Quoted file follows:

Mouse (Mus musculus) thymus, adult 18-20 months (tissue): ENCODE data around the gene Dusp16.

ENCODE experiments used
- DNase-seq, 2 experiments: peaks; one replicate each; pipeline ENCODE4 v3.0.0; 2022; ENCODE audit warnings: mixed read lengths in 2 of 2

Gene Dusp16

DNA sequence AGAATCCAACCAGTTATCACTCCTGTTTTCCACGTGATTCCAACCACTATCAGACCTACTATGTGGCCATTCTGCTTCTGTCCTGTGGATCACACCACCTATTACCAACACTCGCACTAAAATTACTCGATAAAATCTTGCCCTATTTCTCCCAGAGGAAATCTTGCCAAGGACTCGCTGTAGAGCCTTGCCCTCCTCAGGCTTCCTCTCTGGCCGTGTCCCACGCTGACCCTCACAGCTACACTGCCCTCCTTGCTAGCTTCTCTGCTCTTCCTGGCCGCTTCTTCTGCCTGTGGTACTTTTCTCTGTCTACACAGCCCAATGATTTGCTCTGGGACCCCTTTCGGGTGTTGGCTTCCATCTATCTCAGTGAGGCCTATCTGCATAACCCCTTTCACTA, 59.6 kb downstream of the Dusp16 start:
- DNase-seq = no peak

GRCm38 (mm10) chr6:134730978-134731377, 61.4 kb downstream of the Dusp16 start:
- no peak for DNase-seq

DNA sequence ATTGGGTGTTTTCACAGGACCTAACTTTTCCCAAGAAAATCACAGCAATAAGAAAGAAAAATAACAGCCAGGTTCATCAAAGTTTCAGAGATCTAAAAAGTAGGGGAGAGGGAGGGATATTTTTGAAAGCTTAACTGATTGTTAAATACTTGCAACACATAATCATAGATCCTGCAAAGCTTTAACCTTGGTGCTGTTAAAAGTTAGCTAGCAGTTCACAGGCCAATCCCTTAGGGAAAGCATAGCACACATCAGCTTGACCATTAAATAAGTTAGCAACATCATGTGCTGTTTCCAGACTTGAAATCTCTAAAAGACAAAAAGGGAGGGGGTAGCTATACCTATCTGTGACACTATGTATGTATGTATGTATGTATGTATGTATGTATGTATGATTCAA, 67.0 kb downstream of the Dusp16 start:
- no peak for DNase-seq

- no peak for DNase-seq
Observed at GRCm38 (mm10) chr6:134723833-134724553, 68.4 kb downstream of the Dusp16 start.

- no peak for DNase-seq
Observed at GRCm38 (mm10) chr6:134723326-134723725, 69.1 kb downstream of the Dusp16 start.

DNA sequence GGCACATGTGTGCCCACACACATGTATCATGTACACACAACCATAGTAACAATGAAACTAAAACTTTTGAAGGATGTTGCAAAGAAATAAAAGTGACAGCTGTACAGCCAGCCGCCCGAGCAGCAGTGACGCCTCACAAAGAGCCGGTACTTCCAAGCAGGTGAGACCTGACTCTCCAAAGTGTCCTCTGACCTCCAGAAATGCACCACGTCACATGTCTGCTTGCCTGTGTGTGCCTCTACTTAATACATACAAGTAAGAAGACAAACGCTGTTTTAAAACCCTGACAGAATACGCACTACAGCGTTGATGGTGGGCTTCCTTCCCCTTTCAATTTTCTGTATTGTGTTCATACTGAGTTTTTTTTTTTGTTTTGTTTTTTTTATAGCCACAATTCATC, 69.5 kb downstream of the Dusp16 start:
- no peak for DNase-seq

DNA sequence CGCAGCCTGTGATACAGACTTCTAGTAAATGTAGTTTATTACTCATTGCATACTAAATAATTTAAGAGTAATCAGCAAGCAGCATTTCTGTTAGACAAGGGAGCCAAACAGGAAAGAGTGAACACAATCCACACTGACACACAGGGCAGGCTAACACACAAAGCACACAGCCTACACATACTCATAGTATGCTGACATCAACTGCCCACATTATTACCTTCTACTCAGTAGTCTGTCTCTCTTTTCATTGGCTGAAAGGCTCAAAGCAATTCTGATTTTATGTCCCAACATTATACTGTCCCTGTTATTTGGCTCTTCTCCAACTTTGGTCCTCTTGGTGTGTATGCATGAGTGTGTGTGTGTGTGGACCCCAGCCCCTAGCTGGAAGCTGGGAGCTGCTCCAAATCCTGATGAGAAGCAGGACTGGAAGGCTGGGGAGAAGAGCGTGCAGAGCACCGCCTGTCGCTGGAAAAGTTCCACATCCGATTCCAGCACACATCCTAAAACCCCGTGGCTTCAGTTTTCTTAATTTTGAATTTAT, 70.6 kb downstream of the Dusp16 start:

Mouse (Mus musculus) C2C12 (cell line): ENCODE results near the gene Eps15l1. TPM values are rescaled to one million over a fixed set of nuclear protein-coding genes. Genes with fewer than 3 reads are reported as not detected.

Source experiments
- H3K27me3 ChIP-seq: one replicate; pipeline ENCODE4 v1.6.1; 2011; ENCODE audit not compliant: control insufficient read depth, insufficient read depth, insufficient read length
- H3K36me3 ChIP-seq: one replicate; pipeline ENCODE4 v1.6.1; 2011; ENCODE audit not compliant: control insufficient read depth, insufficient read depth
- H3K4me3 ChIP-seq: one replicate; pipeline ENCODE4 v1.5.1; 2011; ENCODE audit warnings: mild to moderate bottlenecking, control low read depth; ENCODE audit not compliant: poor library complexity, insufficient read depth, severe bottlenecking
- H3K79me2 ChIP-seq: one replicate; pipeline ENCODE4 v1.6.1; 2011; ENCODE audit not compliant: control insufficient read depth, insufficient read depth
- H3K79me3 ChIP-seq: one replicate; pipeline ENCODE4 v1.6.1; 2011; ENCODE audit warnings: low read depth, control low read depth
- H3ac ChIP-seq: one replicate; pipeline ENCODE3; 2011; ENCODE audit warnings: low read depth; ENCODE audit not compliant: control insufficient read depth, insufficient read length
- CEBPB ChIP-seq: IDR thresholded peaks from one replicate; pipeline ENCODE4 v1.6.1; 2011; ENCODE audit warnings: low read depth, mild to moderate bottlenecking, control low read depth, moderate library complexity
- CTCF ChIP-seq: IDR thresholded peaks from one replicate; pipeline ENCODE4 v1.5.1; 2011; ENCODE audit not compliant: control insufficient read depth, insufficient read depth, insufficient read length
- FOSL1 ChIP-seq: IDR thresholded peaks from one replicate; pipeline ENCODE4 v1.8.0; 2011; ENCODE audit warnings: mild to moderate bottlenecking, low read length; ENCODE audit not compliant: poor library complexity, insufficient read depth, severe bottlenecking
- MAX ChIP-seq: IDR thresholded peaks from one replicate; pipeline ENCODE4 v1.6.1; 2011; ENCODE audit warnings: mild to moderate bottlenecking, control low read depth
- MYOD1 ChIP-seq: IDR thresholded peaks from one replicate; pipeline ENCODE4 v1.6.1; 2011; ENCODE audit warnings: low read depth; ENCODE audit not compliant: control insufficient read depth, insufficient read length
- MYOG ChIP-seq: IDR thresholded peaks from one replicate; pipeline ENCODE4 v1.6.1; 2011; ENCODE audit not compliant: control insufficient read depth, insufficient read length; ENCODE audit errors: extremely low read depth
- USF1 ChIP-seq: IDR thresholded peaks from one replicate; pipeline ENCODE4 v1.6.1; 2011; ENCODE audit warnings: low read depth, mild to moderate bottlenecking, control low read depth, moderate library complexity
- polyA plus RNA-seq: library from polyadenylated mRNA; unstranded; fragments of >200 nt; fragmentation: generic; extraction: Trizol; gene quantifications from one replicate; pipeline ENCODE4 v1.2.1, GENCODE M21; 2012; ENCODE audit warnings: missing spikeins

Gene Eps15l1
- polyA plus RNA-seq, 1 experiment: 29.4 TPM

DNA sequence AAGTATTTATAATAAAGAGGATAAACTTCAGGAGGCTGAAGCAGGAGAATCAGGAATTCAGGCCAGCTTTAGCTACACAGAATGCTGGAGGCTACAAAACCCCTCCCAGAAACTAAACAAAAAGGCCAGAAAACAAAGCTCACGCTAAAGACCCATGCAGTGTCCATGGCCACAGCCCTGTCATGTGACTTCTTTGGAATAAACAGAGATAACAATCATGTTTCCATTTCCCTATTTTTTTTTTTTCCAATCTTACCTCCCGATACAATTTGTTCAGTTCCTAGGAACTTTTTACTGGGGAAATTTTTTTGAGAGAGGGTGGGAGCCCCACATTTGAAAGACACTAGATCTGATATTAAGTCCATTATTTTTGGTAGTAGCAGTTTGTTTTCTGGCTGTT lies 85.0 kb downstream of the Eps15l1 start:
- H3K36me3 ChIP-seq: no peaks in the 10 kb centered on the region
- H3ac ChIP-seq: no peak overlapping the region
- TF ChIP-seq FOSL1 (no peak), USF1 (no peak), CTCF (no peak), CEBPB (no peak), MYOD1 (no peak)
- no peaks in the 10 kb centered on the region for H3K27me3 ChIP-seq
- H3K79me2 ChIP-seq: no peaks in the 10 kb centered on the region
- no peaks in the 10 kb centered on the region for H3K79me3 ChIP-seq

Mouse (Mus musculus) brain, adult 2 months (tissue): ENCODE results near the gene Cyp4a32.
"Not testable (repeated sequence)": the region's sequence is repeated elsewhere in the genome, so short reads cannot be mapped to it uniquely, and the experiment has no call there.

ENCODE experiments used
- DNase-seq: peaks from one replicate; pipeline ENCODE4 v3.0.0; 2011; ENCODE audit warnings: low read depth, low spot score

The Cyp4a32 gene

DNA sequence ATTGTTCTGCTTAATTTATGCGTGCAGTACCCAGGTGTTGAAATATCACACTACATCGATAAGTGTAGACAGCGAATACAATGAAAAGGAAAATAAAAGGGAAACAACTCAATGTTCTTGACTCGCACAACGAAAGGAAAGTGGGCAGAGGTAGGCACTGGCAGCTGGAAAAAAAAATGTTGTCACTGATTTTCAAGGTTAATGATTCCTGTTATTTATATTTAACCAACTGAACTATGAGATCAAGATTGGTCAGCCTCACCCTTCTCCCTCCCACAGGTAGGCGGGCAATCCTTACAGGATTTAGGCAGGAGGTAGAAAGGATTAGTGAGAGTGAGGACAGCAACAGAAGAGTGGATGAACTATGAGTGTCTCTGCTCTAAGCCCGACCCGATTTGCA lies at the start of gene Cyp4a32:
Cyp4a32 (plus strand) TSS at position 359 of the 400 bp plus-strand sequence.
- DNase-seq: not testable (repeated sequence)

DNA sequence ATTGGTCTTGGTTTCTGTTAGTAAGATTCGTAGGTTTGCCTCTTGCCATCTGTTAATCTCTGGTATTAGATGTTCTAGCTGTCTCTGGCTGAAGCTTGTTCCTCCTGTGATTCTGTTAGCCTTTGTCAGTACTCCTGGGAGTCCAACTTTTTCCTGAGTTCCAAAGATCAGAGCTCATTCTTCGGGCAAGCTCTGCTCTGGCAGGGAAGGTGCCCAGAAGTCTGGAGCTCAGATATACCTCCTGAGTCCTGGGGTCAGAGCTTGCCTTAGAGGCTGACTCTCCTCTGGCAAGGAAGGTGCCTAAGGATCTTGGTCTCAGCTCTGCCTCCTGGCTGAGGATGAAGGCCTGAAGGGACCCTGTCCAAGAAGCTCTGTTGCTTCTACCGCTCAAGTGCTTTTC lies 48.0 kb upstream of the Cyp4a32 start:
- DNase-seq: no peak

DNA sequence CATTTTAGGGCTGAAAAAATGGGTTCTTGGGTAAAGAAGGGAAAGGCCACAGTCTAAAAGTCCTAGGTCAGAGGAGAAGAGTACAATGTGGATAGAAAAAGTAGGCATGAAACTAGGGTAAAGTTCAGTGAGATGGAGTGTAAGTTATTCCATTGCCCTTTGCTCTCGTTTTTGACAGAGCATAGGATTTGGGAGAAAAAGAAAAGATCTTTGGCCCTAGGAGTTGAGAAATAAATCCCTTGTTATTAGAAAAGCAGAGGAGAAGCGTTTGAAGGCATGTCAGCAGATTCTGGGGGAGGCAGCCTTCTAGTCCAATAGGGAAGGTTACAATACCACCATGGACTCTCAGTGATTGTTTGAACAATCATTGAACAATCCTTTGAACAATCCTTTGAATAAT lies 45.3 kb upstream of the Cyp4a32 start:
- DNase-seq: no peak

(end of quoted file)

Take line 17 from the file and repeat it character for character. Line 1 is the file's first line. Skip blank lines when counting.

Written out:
DNA sequence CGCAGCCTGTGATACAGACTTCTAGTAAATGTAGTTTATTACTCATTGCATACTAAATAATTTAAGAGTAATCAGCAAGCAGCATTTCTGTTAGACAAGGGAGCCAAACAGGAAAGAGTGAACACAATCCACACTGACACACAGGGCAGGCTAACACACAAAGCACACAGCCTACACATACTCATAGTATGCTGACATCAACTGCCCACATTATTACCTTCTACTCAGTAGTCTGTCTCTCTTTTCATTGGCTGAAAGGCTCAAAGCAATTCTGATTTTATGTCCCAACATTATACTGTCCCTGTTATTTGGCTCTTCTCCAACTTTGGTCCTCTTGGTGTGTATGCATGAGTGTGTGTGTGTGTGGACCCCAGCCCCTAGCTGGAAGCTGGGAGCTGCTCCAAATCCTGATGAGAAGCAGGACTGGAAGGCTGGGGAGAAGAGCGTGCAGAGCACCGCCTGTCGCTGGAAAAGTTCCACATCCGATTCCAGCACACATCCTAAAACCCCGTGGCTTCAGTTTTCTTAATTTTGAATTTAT, 70.6 kb downstream of the Dusp16 start: